Figure 1
figure1

(A) Stimulus timeline with each relevant task aspect. (B) Competing models specifying either a (I) preconfiguration or a (II) parallel-activation relationship between attentional set and stimulus/response representations. (C) Decoding accuracy of each aspect across time, relative to chance (p = 0.5, except for target and distractor, where it was p = 0.25). In all figures, shaded regions specify 95% within-subject confidence intervals. The insert shows how task (i.e., attentional-set) decoding accuracy generalizes both within (filled line) and across target locations/responses (dotted line). Note, that in the current work we are particularly interested in within-individual variability in decoding accuracy and therefore the values presented here are based on averaged, trial-by-trial results. When performing decoding analyses based on averaged data, much higher decoding accuracy (>80% for some aspects) can be achieved.

Even though the existence of higher-level, task or rule representations is a common assumption in models of cognitive control3,6,7,8 there are open questions about the degree to which such more abstract representations regulate performance, and how such regulation is achieved4,5,9,10. For example, as an alternative to the view that abstract, task-level representations are necessary to modulate lower-level processes, some authors have pointed out that when unambiguous, environmental stimuli (i.e., cues) distinguish between competing response options, superficial cue representations could be sufficient to constrain lower-level processes4. It is also currently not clear when exactly higher-level control occurs (see Fig. 1B). Cue or task-set representations might be necessary to set up and preconfigure lower-level representations11,12. Alternatively, task sets may also become relevant only as competition between lower-level representations arises, in order to mold these representations in a goal-appropriate manner 3. Addressing these and related issues requires methods that directly probe the status and functional relevance of goal-relevant representations with high temporal resolution.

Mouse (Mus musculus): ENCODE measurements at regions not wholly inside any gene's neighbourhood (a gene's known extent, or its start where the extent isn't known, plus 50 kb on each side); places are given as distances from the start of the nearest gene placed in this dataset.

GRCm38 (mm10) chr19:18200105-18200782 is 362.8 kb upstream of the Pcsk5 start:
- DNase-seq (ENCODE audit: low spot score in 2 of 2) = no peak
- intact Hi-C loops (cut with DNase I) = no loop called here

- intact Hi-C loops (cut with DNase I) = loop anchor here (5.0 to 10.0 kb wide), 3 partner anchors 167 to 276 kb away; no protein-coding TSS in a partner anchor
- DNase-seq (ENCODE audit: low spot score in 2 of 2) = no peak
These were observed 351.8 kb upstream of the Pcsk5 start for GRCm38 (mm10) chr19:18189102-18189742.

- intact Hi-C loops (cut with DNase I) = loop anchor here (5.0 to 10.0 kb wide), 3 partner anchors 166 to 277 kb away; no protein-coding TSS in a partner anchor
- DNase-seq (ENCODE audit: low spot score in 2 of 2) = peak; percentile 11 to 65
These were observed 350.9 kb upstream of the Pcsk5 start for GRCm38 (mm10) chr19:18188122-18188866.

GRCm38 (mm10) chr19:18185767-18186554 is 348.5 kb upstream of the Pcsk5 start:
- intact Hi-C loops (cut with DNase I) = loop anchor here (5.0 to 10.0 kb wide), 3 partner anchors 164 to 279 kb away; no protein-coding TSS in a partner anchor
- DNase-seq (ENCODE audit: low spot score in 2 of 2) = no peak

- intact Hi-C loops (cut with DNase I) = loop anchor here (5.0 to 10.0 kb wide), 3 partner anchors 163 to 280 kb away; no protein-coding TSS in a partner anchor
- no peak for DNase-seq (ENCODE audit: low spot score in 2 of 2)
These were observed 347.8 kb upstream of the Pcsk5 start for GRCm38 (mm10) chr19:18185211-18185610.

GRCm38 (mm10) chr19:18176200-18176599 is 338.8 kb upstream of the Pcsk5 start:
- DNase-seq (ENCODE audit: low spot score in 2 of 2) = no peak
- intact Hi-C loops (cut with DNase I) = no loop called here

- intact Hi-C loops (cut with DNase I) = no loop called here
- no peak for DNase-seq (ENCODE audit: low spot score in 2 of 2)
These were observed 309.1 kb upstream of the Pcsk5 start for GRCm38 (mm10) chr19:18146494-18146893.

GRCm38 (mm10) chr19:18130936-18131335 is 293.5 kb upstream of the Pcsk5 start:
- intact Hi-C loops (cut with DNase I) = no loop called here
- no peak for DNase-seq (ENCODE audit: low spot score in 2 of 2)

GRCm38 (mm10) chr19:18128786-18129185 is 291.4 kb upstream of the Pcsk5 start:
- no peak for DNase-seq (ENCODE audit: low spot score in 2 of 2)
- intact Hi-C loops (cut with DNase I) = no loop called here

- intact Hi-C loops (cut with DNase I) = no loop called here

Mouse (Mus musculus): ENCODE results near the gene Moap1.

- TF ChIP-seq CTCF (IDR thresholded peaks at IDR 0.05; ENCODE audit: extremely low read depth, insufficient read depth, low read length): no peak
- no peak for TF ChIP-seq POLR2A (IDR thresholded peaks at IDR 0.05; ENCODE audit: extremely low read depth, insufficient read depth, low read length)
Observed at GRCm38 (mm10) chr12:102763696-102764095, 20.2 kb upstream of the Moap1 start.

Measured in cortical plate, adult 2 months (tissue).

Existing approaches, such as chronometric analyses of response-time (RT) patterns13, the analysis of averaged evoked EEG14, or fMRI BOLD signals15 are of limited value for capturing temporal dynamics, or trial-to-trial variability (but see16, in the strength of different task-related representations. A particularly challenging problem is to identify representations that overlap in time, such as when attentional-set and stimulus/response representations occur and influence each other simultaneously. Moreover, because abstract attentional sets are not tied to specific stimuli or responses, they are particularly difficult to pin down with the existing methods.

The limited knowledge we have about the flow of information processing in humans, stands in contrast to advances from primate neurophysiological research. For example, in a recent study that served as a model for the current work, Siegel and colleagues17 had monkeys perform a task-switching paradigm while multi-unit activity was recorded in critical anatomical areas along the entire sensory-motor processing stream18,19,20. The results suggest that abstract task rules, rather than superficial cue representations, control lower-level processes in a largely parallel manner. Specifically, the neural coding of cue information was very robust during the pre-stimulus phase, but then tampered off in the post-stimulus phase. In contrast, task-level information emerged concurrently with cue information, but then increased dramatically as stimulus and response choice information was processed during the entire response phase.